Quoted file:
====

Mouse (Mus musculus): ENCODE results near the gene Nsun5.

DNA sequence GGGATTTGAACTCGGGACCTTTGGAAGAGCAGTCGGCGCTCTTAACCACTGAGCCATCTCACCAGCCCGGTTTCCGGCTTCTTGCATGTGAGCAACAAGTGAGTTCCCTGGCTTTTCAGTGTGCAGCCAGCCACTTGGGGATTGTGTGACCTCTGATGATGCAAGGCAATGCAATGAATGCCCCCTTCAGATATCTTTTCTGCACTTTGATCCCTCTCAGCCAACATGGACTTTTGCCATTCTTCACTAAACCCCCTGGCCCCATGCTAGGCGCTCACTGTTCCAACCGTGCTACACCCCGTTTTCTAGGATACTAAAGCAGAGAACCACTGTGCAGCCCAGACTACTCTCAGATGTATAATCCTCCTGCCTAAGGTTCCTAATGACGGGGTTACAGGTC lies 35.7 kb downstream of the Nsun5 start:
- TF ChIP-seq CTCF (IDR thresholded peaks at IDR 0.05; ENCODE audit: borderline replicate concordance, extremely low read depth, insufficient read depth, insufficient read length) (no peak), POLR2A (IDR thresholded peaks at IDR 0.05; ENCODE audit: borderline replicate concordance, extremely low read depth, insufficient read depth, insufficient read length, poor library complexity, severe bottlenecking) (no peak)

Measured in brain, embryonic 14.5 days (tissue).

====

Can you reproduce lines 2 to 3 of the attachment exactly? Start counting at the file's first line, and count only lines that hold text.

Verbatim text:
DNA sequence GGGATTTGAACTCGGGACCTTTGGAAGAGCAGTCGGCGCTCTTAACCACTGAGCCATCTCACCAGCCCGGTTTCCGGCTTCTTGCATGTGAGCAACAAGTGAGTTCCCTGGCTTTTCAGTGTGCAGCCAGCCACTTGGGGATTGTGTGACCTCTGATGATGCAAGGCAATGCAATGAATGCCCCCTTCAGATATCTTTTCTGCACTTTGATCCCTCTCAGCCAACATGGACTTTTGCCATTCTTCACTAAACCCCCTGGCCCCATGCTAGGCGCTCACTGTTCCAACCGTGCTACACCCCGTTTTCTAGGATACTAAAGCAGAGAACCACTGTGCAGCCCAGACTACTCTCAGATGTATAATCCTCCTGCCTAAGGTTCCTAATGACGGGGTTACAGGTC lies 35.7 kb downstream of the Nsun5 start:
- TF ChIP-seq CTCF (IDR thresholded peaks at IDR 0.05; ENCODE audit: borderline replicate concordance, extremely low read depth, insufficient read depth, insufficient read length) (no peak), POLR2A (IDR thresholded peaks at IDR 0.05; ENCODE audit: borderline replicate concordance, extremely low read depth, insufficient read depth, insufficient read length, poor library complexity, severe bottlenecking) (no peak)